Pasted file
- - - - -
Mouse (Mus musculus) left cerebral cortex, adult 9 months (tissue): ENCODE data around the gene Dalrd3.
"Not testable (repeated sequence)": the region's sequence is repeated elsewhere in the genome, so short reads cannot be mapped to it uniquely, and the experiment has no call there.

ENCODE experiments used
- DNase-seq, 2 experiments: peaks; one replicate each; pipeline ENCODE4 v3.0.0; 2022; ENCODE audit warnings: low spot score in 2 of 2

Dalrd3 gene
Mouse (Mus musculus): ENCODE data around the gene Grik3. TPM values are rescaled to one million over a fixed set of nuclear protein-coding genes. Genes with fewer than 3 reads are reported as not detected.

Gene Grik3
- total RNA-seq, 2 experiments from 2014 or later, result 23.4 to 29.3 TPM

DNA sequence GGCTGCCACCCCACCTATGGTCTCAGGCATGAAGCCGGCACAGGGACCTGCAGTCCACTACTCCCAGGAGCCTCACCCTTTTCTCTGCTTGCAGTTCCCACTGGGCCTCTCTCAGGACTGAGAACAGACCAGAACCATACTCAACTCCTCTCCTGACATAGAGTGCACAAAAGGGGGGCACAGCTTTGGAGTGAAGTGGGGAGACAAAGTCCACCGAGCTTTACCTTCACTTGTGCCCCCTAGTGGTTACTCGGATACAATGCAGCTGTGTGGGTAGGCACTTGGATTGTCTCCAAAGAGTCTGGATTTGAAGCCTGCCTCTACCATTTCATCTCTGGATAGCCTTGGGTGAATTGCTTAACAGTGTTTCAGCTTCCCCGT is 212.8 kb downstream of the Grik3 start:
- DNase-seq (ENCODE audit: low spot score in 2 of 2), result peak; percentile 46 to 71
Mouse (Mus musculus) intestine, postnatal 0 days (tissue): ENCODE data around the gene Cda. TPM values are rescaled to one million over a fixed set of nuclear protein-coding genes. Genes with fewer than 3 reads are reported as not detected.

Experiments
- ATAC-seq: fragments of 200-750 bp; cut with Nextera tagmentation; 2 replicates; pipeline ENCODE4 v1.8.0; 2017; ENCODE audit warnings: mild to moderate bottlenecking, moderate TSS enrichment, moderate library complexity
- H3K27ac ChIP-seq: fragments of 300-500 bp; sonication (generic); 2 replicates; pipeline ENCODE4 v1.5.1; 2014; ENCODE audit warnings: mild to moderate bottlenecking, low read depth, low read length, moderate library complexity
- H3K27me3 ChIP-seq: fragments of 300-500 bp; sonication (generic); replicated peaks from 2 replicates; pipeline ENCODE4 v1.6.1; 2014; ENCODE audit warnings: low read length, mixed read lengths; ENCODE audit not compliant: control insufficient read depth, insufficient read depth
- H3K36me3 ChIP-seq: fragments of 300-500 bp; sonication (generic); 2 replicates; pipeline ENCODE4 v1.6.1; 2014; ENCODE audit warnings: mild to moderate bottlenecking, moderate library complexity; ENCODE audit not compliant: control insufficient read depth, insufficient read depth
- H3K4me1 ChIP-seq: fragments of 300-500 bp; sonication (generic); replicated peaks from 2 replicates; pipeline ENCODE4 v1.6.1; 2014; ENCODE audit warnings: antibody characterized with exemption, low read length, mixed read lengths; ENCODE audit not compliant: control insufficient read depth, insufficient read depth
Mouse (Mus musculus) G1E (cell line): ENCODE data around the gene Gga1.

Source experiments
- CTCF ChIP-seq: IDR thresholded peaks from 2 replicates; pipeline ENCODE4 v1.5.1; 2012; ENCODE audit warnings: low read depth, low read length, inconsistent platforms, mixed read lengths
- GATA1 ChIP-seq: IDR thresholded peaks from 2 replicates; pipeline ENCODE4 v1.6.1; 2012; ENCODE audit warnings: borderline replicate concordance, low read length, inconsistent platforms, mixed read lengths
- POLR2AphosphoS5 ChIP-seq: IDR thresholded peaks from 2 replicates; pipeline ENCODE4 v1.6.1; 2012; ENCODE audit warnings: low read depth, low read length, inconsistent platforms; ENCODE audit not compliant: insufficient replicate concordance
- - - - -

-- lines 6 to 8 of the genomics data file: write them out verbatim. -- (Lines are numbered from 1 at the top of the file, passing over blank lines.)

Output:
Mouse (Mus musculus): ENCODE data around the gene Grik3. TPM values are rescaled to one million over a fixed set of nuclear protein-coding genes. Genes with fewer than 3 reads are reported as not detected.

Gene Grik3
- total RNA-seq, 2 experiments from 2014 or later, result 23.4 to 29.3 TPM